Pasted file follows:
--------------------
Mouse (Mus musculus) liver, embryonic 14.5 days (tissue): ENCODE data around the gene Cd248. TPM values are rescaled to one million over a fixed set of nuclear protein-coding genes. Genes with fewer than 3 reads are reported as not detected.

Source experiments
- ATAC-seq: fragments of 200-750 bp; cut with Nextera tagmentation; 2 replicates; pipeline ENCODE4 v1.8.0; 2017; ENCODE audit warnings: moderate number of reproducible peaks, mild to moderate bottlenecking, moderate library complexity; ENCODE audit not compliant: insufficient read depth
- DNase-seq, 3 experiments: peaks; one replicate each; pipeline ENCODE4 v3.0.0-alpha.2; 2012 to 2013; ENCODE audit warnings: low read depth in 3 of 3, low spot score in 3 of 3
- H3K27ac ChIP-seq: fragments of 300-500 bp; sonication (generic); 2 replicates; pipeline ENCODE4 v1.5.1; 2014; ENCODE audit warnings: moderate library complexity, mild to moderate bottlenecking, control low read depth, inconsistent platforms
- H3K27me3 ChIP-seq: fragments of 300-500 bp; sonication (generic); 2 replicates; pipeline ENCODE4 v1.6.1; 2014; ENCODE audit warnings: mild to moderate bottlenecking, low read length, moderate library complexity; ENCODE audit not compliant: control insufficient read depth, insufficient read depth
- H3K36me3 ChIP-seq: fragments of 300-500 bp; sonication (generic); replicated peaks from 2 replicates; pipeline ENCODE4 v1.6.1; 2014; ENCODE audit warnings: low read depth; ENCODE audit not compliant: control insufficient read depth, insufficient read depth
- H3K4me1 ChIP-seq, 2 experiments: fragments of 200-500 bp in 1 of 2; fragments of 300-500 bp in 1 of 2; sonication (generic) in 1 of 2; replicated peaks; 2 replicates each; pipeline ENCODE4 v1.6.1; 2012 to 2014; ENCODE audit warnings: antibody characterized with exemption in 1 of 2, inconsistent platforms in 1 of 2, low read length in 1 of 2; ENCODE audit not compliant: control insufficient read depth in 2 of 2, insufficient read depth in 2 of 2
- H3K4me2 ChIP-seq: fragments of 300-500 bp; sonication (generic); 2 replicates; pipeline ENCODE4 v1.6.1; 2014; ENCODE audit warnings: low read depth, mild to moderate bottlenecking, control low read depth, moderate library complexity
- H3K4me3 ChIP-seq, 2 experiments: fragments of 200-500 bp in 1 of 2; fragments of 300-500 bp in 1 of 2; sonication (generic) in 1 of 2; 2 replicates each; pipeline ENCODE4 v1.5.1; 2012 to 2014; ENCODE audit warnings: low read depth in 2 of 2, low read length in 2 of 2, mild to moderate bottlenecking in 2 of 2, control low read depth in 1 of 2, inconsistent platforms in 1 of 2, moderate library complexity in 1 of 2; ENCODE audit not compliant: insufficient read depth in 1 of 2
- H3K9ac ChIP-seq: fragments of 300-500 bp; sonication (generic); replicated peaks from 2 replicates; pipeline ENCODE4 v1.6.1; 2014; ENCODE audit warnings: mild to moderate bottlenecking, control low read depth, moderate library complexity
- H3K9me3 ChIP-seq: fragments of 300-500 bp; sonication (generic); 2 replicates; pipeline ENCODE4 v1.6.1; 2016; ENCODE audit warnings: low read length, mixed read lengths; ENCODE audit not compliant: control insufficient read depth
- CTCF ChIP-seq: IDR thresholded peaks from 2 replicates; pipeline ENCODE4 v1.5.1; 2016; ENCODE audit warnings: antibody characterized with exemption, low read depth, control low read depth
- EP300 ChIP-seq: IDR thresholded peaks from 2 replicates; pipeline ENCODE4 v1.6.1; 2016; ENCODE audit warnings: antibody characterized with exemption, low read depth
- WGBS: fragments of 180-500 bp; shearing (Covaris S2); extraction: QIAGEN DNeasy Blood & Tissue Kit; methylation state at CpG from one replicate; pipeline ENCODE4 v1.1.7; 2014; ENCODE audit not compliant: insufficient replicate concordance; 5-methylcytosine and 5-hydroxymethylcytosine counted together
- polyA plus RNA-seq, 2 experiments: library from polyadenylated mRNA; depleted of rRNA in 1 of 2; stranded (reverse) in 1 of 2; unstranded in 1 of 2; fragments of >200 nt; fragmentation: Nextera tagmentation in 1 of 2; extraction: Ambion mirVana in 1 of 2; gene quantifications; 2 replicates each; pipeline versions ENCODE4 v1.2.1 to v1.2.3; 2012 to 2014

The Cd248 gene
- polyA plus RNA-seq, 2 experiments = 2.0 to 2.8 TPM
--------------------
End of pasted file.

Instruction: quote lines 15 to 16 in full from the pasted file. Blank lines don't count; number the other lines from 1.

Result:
- WGBS: fragments of 180-500 bp; shearing (Covaris S2); extraction: QIAGEN DNeasy Blood & Tissue Kit; methylation state at CpG from one replicate; pipeline ENCODE4 v1.1.7; 2014; ENCODE audit not compliant: insufficient replicate concordance; 5-methylcytosine and 5-hydroxymethylcytosine counted together
- polyA plus RNA-seq, 2 experiments: library from polyadenylated mRNA; depleted of rRNA in 1 of 2; stranded (reverse) in 1 of 2; unstranded in 1 of 2; fragments of >200 nt; fragmentation: Nextera tagmentation in 1 of 2; extraction: Ambion mirVana in 1 of 2; gene quantifications; 2 replicates each; pipeline versions ENCODE4 v1.2.1 to v1.2.3; 2012 to 2014